The world of building gratings is certainly very vast and with a project for a railway or subway station, an airport or a square, there are many choices to make, yet specialized companies often resort to pressed grating.
What is it about?
The pressed grating (or press-locked grating) is the result of the interlocking overlap between the bearing bars and the connecting bars (or cross bars). The grafting is carried out by applying considerable pressure in order to obtain a homogeneous grid. Specifically: the bearing bars are arranged to be parallel to each other while the cross bars are inserted transversely in the notches of the bearing elements. A press fits the cross bars into the grooves, deforming them permanently.
What are the advantages of pressed gratings?
The permanent deformation undergone by the connecting bars entails the formation of an extremely solid and reliable, resistant and light mesh structure, in addition, the distribution of the weight is uniform.
The pressed grating is a versatile material and it adapts perfectly to any need of capacity: the meshes can be more or less thick depending on the uses.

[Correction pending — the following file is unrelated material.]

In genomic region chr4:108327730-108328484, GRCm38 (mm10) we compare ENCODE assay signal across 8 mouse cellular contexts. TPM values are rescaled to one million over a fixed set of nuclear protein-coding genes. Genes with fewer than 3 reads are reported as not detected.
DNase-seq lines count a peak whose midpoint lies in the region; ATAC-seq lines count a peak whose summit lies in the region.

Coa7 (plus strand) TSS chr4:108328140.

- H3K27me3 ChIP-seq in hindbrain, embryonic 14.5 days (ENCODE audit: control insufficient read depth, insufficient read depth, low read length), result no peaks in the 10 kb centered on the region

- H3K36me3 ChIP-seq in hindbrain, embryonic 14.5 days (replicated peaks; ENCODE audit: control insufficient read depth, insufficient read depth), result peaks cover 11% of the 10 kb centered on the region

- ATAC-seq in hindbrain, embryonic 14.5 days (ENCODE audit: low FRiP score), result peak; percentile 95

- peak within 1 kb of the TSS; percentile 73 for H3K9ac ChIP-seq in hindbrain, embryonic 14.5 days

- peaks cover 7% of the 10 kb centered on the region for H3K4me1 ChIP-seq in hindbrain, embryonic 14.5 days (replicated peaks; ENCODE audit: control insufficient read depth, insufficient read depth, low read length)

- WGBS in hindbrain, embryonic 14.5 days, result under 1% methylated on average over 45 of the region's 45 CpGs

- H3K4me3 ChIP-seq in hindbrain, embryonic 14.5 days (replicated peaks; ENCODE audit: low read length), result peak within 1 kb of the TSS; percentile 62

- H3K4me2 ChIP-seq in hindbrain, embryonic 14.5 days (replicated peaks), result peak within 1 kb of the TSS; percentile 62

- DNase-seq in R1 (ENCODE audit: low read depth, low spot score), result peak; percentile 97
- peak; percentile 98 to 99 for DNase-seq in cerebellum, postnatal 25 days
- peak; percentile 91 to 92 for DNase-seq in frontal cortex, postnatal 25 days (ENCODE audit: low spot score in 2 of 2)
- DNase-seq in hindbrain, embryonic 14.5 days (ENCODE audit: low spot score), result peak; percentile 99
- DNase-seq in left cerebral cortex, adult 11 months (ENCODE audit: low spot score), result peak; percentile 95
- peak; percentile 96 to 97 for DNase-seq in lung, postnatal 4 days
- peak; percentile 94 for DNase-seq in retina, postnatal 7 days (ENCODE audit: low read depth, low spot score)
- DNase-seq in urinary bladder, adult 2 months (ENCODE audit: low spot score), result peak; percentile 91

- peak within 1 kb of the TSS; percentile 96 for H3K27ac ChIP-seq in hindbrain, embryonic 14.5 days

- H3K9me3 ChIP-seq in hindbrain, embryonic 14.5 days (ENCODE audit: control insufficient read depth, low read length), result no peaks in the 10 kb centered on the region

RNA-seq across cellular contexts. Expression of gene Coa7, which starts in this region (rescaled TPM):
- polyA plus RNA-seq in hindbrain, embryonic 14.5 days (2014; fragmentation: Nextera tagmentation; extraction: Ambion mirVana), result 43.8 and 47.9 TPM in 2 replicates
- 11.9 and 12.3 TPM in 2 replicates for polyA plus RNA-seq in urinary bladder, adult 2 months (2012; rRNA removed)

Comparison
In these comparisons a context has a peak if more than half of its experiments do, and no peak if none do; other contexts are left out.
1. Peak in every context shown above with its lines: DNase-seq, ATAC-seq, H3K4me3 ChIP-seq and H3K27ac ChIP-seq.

Are there any variations?
We said above that the number of links can decrease or increase according to use, going from wider to very thick or “heel-proof” links. In case of special needs, the gratings can have a non-slip serration to ensure greater safety in work or public environments.
What material are they made of?
Pressed gratings can be made of steel and consequently treated using galvanizing or painting. Alternatively, they can be manufactured in stainless steel for applications where corrosion resistance, safety and longer life are essential. Depending on the sector, it is possible to choose the most suitable type of steel and the most suitable surface treatment.
In which areas can pressed grating be used?
Regardless of the applications, looks matter. In this case the aesthetical effect of pressed gratings is pleasant and elegant, which is why many companies choose it not only for the industry, but also for civil uses. Among the main uses, in addition to the world of industry and building projects for stations and airports, there are: safety stairs that comply with current regulations; basement windows; storm drains and wells for rain or washing water.